Ballard Spahr partner Stefanie Jackman, who leads the firm’s Debt Collection Team, has been appointed to the new Legal Advisory Board (LAB) that the Consumer Relation Consortium (CRC) is launching in 2020.  The LAB is an exclusive group of not more than ten outside counsel with expertise in the accounts receivable industry who have each

The CFPB has issued a new report on tradelines reported by third-party debt collectors as reflected on credit reports compiled by nationwide consumer reporting agencies.  The third-party collector tradelines consist of those reported by debt buyers and those reported by non-buyers (i.e. where the debt is still owned by the original creditor).  A single debt

It has been reported that, without announcement or warning, the regulations applicable to third-party debt collectors in Massachusetts may have changed.  While the state’s Division of Banks (DOB) and the state’s Attorney General (AG) have traditionally regulated, respectively, third-party debt collectors and first-party creditors, the AG is reported to have changed its website recently to

Beginning in 2019, all California “debt collectors”—including creditors collecting their own debts regularly and in the ordinary course of business—will be required to provide notice to debtors when collecting on debts that are past the statute of limitations and will be prohibited from suing on such debts. The new law is based on provisions in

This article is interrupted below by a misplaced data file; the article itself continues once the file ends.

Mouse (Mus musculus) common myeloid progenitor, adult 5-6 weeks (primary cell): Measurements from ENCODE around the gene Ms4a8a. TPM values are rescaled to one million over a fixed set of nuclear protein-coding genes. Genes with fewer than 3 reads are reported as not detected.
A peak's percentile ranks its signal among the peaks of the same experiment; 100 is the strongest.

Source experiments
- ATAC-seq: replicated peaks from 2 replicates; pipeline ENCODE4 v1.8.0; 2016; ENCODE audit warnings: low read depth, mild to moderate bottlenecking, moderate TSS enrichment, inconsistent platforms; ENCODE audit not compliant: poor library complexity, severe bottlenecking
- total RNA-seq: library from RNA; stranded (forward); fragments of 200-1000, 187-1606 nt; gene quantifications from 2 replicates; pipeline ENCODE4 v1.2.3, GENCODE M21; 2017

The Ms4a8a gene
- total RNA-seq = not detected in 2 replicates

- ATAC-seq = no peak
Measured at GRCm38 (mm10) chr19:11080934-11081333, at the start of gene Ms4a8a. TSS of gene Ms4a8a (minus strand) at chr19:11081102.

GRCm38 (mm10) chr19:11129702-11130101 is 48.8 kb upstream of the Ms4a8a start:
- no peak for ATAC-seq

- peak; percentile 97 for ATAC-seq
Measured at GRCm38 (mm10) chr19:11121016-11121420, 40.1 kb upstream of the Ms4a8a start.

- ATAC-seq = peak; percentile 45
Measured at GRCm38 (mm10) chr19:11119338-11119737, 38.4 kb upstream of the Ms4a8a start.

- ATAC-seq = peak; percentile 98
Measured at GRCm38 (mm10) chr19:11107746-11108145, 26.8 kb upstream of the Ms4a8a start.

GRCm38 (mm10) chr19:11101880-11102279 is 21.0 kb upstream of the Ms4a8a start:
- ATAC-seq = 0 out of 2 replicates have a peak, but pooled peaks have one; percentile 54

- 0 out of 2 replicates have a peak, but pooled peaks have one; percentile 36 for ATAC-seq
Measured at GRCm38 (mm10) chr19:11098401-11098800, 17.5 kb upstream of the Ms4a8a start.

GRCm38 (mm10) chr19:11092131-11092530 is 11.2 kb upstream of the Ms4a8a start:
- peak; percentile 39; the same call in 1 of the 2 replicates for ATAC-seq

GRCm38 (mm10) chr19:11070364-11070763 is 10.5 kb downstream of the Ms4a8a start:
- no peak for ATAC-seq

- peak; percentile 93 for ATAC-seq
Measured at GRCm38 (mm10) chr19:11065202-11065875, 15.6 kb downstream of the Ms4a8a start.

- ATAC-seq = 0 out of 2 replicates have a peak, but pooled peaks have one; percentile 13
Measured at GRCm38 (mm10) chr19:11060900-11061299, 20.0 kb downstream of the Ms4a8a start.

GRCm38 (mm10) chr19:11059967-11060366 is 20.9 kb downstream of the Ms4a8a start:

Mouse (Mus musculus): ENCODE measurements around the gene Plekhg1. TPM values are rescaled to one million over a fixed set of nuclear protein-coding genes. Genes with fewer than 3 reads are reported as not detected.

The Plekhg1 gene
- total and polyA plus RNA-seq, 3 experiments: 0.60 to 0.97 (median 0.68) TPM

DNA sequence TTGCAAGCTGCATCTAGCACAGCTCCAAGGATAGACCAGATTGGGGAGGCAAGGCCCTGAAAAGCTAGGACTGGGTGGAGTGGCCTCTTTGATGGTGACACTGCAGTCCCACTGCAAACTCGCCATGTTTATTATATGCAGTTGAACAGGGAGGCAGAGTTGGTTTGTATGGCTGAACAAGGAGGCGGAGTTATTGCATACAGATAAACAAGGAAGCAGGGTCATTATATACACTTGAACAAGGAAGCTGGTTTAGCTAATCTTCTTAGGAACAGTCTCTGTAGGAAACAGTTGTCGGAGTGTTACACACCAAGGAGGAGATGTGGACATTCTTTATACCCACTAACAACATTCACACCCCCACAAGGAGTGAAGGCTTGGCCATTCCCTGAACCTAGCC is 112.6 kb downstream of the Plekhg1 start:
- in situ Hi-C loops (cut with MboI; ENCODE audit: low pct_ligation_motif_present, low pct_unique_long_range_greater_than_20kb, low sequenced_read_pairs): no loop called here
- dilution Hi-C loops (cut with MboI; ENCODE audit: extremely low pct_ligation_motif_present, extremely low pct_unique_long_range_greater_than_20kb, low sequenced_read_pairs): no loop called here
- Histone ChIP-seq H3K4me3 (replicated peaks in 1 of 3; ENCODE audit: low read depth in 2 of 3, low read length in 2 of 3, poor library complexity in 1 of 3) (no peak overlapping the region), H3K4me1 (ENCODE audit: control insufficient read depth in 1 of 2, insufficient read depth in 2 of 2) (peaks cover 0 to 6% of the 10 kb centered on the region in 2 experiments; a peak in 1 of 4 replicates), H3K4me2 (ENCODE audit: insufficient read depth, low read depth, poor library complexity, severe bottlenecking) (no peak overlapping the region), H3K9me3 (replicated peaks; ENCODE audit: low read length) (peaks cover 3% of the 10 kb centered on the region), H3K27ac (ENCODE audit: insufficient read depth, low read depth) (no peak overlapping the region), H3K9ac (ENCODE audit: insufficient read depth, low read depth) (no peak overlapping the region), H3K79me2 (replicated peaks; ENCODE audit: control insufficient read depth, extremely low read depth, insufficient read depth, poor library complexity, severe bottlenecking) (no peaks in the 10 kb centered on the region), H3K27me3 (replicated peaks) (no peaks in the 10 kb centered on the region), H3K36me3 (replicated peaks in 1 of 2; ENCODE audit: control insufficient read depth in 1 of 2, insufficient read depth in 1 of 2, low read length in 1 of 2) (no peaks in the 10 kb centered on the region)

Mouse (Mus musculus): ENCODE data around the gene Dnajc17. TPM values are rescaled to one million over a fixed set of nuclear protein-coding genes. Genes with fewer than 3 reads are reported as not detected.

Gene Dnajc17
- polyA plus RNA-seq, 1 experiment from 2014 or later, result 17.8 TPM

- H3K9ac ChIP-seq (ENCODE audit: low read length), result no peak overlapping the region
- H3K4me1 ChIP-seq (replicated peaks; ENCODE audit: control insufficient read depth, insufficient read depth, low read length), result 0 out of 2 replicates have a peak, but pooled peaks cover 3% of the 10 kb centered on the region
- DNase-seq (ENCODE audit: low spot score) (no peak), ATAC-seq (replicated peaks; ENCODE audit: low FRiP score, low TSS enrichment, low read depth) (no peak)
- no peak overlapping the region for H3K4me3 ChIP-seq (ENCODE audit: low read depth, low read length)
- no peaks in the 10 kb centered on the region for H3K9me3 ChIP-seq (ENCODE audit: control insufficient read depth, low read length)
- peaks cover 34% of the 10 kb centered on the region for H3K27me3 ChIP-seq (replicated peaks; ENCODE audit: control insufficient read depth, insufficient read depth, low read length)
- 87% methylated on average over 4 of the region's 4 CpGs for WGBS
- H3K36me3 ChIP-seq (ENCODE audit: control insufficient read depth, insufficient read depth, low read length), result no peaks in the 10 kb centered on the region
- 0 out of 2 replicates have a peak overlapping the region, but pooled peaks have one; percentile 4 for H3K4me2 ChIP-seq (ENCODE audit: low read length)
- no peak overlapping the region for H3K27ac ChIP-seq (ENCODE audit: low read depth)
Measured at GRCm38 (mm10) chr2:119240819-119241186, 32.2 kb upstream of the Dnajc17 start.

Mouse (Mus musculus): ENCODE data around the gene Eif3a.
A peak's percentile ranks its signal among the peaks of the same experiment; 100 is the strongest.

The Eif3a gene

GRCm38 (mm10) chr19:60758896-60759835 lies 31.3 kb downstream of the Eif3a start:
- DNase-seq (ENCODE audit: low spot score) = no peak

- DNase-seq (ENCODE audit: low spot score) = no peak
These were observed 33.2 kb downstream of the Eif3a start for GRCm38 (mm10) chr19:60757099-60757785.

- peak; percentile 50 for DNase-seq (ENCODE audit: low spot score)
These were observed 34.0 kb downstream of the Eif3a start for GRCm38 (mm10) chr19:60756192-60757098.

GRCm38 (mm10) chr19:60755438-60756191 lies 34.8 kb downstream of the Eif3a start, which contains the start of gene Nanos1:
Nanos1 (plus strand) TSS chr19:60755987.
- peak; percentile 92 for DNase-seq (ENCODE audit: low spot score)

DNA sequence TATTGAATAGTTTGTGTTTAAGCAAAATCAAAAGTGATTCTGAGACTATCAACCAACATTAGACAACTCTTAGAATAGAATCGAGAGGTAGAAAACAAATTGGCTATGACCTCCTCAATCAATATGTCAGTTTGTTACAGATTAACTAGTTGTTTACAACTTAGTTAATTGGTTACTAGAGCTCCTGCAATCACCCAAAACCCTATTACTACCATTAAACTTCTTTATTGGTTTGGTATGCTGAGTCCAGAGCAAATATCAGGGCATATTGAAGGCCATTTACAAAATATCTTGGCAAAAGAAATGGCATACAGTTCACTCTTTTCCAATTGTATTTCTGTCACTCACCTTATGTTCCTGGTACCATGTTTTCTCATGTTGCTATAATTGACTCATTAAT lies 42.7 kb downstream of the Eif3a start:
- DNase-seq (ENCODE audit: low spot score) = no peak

Regulators from the states of Connecticut, Idaho, Massachusetts, Minnesota and North Dakota (“Participating States”) have entered into a settlement agreement with three affiliated debt collection companies to settle allegations that the companies engaged in collection activities that violated the Fair Debt Collection Practices Act, the FTC Act, and state laws and regulations.  The settlement requires

The Ninth Circuit has ruled that the FDCPA requirement in 15 U.S.C. §1692g(a) for “a debt collector” to send a validation notice either in “the initial communication” or “[w]ithin five days after the initial communication with a consumer in connection with the collection of any debt” not only applies to the first debt collector that

The CFPB announced last week that it has entered into a consent order with an individual who had operated a defunct business that resold consumer leads to settle charges that the business sold leads to debt collectors who used the information to deceive and threaten consumers into paying debts they did not owe.  The debt